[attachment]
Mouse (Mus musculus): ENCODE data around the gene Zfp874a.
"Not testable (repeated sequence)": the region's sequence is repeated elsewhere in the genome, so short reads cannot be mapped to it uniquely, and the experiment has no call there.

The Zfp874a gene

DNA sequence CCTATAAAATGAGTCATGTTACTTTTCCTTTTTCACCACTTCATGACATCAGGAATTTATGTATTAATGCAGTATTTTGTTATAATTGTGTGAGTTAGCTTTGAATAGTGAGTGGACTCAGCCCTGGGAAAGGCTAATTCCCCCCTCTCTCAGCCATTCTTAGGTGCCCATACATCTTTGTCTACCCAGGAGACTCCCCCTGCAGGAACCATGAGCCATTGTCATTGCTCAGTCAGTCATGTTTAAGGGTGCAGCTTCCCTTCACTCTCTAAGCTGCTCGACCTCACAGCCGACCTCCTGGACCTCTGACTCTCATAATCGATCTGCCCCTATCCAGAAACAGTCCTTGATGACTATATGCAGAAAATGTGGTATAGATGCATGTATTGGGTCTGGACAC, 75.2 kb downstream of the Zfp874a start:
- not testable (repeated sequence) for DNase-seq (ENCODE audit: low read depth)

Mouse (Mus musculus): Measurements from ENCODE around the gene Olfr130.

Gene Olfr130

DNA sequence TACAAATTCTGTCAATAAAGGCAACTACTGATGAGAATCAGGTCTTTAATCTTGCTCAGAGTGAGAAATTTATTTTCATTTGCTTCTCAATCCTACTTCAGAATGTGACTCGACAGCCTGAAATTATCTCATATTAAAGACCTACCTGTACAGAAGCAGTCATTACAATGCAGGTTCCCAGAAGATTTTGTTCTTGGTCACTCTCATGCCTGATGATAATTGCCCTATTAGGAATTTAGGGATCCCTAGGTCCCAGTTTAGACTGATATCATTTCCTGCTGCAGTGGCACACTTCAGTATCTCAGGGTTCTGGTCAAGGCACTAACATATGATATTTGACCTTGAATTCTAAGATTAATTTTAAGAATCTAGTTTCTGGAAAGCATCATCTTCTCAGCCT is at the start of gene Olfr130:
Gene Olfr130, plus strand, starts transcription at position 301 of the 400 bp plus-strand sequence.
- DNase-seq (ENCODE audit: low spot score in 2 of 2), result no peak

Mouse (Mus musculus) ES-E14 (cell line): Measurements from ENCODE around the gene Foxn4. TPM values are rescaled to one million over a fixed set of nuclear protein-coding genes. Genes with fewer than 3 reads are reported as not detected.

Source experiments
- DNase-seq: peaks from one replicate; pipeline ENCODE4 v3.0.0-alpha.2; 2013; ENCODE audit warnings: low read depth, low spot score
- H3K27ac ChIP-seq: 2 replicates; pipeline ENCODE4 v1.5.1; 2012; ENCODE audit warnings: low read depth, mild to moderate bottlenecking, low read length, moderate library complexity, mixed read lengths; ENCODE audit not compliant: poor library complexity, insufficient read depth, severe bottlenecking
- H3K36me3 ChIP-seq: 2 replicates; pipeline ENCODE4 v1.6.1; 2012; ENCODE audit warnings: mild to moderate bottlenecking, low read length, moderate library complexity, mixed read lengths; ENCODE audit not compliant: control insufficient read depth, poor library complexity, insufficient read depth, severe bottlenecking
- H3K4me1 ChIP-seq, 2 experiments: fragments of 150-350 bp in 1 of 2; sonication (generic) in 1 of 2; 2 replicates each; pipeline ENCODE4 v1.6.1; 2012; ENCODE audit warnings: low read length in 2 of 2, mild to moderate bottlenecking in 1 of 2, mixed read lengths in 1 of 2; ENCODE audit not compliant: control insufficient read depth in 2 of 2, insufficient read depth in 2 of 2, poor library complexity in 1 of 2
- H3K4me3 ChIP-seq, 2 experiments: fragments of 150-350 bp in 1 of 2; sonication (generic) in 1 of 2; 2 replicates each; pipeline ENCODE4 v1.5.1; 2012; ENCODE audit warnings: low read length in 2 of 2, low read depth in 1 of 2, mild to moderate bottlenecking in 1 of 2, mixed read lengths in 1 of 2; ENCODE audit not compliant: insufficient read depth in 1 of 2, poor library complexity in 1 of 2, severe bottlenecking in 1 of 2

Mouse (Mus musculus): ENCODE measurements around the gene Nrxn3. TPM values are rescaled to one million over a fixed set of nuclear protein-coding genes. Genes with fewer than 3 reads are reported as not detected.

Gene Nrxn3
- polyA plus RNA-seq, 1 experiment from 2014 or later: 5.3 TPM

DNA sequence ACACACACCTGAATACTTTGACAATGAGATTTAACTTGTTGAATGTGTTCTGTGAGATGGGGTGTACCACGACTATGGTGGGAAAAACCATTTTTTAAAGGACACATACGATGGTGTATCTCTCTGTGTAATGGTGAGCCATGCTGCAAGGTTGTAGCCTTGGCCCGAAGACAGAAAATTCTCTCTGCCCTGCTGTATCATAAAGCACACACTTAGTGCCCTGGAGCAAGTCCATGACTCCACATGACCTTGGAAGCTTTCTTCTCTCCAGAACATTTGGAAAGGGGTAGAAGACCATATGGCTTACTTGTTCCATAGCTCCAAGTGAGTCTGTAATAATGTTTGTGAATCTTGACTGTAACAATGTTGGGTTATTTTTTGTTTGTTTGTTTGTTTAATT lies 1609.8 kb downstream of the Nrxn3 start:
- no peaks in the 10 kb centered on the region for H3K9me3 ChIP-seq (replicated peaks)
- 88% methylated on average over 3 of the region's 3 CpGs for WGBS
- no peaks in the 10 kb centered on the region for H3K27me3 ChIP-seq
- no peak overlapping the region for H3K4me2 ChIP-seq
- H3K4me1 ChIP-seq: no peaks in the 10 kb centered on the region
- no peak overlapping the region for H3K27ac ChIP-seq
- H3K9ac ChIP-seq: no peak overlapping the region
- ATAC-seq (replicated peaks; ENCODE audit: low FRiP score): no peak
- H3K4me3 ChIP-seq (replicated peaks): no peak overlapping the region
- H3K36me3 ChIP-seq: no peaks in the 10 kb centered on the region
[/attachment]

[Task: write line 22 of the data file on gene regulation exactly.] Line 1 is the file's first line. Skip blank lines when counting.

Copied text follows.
- no peaks in the 10 kb centered on the region for H3K9me3 ChIP-seq (replicated peaks)